by Kevin Schofield
This weekend’s read is a research paper by a trio of researchers looking at the relative “cost of voting” in each of the 50 United States. By “cost of voting,” they mean how much effort it takes to register to vote and ultimately cast one’s vote.
There is a long and nasty history of politicians attempting to disenfranchise voters — especially Black voters — by passing laws that erect barriers to voting. Such efforts led to the passage of the 1965 Voting Rights Act that prohibited many of the most common racially discriminatory practices and created a “pre-clearance” process for a specific set of states with flagrant and persistent records of voter suppression and gerrymandering, in which those states needed the approval of the federal government before implementing laws that impacted voting rights. But in 2013, in the case Shelby County v. Holder, the U.S. Supreme Court threw out the part of the Voting Rights Act that enacted the pre-clearance process (Section 5); not surprisingly, it took very little time for those states to begin reinstating voter restrictions.
Then, last year, in the aftermath of the 2020 presidential election, when former President Donald Trump spread the “Big Lie” that the election had been rigged and stolen, many states took the opportunity to make further revisions to their election laws. According to the researchers’ tally, 19 states passed over 33 new laws making it more difficult to vote, and 25 states passed 62 laws that made it easier (a handful of states appear on both of those lists, passing a mixed bag of new rules).
In 2018, prior to this recent round of new legislation, the researchers published their first version of a “Cost of Voting” index measuring the relative difficulty of voting in each state. They just published an update, both to the composition of the index itself (taking into consideration new “innovations” in voter suppression) and the state-by-state rankings.
Their index includes 42 separate factors grouped into 10 different areas, including registration rules and restrictions, voting convenience, voter ID laws, poll hours, and absentee voting.
Here’s the good news for us: Washington ranked No. 2 for ease of voting, just behind Oregon. Our mail-in voting system adopted throughout the state is a big reason for that; in fact, the researchers note that the top eight states for ease of voting all have universal mail-in voting systems like ours. New Hampshire, on the other hand, was the state where voting is most difficult, followed by a set of deep-red states, including Mississippi, Arizona, Wisconsin, Texas, Alabama, and Wyoming. Vermont moved the most toward inclusivity since 2018; Wisconsin moved the most in the opposite direction.
The paper has some interesting discussion of the laws that were passed in both directions; we tend to hear a lot about new voter restrictions, but much less about new ideas for how to make voting more inclusive. Some of the new inclusive ideas: Colorado made automatic (opt-out) voter registration available at the offices of any state agency where you might show up to transact other business; Nevada uses electronic voting machine technology to allow voters to cast their ballot on election day at any precinct, not just their own neighborhood location; and Indiana (and other states) allow those under the age of 18 to preregister to vote when first applying for a driver’s license, for example.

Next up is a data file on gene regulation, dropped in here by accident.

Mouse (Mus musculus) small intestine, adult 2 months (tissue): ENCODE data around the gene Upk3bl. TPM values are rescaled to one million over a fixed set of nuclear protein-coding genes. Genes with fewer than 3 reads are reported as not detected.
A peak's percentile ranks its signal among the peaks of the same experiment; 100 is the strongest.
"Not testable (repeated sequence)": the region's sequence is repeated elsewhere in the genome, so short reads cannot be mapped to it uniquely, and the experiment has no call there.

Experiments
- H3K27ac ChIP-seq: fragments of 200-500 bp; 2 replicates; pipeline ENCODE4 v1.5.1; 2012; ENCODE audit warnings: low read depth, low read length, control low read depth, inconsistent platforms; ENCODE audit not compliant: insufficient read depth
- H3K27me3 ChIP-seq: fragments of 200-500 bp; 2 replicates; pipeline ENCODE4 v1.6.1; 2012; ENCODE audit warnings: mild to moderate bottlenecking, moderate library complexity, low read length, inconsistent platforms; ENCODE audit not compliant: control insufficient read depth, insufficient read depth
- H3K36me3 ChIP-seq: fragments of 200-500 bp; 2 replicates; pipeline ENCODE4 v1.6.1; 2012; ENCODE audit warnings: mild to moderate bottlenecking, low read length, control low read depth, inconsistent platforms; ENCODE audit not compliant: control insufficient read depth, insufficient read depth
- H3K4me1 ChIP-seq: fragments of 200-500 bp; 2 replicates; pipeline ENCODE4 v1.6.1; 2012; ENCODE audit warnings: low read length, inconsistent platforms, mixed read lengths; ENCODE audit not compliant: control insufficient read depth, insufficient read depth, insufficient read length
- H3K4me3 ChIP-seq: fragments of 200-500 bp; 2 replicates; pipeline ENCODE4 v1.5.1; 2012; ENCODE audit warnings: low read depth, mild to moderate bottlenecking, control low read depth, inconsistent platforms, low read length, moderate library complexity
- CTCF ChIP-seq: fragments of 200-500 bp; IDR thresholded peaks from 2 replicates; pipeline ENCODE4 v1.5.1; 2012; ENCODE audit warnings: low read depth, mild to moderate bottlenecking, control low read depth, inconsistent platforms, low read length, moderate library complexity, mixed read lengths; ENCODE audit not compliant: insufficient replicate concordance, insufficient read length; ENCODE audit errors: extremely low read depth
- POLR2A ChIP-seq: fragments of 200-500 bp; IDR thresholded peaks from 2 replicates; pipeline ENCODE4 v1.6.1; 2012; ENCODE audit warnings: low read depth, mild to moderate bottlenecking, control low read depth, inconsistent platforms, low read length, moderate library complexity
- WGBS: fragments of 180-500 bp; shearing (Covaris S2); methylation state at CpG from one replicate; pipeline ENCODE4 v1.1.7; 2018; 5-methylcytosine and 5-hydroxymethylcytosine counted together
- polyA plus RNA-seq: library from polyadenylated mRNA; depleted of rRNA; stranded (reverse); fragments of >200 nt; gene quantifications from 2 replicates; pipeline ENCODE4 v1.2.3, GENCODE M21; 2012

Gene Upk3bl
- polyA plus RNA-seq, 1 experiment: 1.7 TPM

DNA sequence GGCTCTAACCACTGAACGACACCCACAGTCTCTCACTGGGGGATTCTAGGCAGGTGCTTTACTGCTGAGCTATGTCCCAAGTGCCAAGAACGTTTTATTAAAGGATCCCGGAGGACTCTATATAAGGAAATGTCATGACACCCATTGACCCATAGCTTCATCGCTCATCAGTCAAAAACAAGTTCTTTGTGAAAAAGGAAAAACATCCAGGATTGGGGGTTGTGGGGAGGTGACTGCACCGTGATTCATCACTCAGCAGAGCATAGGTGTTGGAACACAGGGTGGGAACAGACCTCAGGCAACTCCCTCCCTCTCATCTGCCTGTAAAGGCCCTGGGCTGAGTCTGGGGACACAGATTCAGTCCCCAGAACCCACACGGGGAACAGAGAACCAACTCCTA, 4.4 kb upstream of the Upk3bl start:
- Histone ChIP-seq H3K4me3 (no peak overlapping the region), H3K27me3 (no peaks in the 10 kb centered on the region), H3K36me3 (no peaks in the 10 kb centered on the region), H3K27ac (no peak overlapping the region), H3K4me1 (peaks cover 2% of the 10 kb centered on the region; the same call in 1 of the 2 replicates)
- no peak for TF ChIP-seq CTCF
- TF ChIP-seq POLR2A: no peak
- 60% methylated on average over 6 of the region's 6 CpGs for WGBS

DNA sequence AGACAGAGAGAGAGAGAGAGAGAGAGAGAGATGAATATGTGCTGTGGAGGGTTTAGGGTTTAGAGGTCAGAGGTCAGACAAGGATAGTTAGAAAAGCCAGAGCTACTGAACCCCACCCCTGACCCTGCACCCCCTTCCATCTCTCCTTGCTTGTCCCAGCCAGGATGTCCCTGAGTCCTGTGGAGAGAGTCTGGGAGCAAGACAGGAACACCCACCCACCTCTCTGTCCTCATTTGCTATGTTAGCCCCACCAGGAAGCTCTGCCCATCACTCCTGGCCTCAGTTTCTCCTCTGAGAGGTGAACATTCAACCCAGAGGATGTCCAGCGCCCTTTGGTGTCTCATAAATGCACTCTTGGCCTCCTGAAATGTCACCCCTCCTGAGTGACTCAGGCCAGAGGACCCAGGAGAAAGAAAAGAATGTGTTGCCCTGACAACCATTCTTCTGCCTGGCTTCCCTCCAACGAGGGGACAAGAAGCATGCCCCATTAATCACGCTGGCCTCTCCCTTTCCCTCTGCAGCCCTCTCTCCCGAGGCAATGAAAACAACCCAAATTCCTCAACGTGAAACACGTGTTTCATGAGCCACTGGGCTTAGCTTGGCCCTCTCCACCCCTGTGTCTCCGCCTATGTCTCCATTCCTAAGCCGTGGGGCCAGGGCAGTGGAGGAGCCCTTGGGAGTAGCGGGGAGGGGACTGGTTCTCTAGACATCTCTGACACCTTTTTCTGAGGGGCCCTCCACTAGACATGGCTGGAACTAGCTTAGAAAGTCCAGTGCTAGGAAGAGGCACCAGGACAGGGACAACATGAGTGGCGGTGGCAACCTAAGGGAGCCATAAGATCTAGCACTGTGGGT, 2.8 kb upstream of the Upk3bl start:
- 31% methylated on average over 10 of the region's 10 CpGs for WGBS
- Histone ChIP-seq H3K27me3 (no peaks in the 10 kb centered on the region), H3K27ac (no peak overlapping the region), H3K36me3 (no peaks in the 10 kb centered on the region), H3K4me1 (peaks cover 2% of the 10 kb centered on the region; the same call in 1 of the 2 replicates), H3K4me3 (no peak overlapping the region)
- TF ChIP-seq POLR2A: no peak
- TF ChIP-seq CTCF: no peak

On the flip side, Georgia passed a truly eye-opening list of restrictions: photo ID requirements, no automatic voter registration, banning food and water distribution to those standing in line to vote, eliminating ballot drop-off locations and drop-boxes, restrictions on who can turn in absentee ballots on behalf of other voters, and prohibiting permanent absentee voter status.
Texas didn’t get much worse last year, but that was mostly because it was already so bad: It moved from 45th on the list (i.e., sixth worst) to 46th. It banned drive-through and 24-hour voting, which were implemented during the COVID-19 pandemic. The researchers suggest that the only saving grace for Texas was that it continues to provide a full 13 days of early voting.
Sadly, even the notion that everyone should vote has become deeply politicized in our fragmented country. Whether the message is about “election integrity” or “voter suppression,” the impact is the same: de-legitimizing elections in the eyes of the voters.
The researchers do point out one irony: the unsubstantiated presumption that efforts to get more people to vote naturally favor Democrats. In particular, they point to one recent study that shows that switching to all mail-in ballots, as we have done here in Washington, only moderately increases the number of total voters and makes no meaningful shift in the proportion of Democrats or Republicans who vote.
They also note one other problem: Most of the new election laws are “unfunded mandates” where the legislature didn’t appropriate additional funds to implement them. That is a recipe for more election-day logistical problems, which will only cause voters to further question the legitimacy of our elections.
Cost of Voting in the American States: 2022
Kevin Schofield is a freelance writer and publishes Seattle Paper Trail. Previously he worked for Microsoft, published Seattle City Council Insight, co-hosted the “Seattle News, Views and Brews” podcast, and raised two daughters as a single dad. He serves on the Board of Directors of Woodland Park Zoo, where he also volunteers.
📸 Featured image by Jaidev Vella.
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